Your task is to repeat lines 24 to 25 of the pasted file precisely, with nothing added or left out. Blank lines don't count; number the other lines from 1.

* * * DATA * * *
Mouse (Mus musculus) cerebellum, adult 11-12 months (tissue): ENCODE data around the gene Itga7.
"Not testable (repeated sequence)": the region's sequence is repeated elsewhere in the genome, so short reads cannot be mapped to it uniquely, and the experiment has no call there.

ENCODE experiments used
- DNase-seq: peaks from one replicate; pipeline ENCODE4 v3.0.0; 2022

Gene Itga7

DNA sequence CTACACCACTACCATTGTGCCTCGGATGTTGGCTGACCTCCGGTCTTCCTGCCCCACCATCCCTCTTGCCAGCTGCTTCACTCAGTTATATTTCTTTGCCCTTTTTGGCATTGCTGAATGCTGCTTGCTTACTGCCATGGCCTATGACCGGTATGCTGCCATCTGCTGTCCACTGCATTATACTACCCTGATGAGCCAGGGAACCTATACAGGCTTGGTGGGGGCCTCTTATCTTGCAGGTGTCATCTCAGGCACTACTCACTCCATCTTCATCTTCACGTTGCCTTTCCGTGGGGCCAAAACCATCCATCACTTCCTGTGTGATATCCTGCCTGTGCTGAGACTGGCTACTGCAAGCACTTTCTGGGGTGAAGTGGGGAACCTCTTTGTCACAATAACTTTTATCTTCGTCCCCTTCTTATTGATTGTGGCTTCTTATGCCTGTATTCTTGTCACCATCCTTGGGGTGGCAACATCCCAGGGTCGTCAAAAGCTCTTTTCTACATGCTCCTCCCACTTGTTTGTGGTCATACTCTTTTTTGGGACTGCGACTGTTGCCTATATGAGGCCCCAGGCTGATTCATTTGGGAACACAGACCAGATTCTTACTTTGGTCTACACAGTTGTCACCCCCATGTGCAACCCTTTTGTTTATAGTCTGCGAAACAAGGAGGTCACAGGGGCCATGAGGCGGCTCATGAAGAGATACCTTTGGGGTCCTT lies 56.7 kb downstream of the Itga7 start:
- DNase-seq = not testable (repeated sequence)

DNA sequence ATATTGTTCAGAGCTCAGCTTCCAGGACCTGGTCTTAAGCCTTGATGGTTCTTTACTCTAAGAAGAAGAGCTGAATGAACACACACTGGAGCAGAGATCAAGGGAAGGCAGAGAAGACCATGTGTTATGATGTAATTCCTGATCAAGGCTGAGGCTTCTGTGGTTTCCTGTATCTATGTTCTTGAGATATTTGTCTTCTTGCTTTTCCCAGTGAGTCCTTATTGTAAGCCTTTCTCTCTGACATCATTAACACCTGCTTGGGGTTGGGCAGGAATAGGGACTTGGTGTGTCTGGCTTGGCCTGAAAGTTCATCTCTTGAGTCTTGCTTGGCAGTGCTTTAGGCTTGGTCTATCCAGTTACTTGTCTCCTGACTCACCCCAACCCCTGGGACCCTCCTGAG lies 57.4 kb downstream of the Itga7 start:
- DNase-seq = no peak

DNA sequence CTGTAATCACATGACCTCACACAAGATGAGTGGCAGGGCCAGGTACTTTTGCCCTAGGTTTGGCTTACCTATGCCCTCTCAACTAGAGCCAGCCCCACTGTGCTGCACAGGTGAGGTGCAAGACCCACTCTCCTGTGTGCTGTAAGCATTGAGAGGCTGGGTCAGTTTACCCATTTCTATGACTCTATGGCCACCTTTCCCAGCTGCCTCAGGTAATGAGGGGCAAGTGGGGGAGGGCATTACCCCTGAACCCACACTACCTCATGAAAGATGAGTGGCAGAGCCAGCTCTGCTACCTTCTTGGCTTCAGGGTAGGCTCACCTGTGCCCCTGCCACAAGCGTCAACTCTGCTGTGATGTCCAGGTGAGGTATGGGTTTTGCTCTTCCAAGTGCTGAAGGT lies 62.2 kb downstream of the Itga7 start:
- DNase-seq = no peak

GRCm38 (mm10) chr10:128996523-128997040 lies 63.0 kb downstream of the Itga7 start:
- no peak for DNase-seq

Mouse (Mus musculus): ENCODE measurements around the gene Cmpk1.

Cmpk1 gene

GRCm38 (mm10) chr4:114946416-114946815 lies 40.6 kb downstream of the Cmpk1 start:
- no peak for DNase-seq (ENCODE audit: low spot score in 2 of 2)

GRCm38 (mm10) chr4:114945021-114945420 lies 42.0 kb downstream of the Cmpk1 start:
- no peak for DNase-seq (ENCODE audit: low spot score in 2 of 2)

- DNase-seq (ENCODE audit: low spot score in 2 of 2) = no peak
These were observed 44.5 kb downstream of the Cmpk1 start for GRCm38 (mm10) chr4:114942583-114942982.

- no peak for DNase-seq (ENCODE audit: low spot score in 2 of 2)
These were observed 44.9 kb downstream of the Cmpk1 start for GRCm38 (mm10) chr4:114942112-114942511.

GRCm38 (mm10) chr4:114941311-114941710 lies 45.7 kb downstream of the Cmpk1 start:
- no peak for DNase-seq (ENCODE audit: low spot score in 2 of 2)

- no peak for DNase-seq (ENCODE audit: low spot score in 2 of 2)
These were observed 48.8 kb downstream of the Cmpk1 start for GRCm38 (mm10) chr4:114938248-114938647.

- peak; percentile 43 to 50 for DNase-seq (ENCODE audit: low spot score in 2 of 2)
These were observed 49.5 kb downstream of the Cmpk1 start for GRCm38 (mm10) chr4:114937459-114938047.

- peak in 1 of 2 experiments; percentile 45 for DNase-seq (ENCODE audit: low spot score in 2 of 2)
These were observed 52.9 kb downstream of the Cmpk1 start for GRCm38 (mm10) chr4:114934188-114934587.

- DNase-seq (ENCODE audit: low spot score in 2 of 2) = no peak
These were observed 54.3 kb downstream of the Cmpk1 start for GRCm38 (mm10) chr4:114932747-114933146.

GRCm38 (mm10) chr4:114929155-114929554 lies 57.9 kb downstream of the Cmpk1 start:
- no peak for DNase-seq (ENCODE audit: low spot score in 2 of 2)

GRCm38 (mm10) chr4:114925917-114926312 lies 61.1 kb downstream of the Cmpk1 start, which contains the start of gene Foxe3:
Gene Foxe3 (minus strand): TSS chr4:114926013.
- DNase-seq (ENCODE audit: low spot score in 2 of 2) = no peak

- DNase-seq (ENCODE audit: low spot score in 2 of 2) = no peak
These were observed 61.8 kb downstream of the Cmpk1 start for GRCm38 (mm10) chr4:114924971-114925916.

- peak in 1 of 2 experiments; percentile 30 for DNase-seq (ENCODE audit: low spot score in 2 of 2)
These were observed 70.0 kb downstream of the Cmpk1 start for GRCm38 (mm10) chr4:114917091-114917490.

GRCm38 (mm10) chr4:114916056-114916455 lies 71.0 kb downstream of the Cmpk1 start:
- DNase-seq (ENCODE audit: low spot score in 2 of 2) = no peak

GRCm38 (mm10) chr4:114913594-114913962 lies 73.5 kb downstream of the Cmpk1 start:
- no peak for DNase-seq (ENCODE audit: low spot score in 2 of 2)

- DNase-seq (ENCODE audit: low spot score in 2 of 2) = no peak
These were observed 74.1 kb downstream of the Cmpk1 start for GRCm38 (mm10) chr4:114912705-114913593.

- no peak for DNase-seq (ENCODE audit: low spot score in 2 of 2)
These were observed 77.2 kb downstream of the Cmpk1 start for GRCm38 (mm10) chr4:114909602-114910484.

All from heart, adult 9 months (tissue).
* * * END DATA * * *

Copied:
GRCm38 (mm10) chr4:114941311-114941710 lies 45.7 kb downstream of the Cmpk1 start:
- no peak for DNase-seq (ENCODE audit: low spot score in 2 of 2)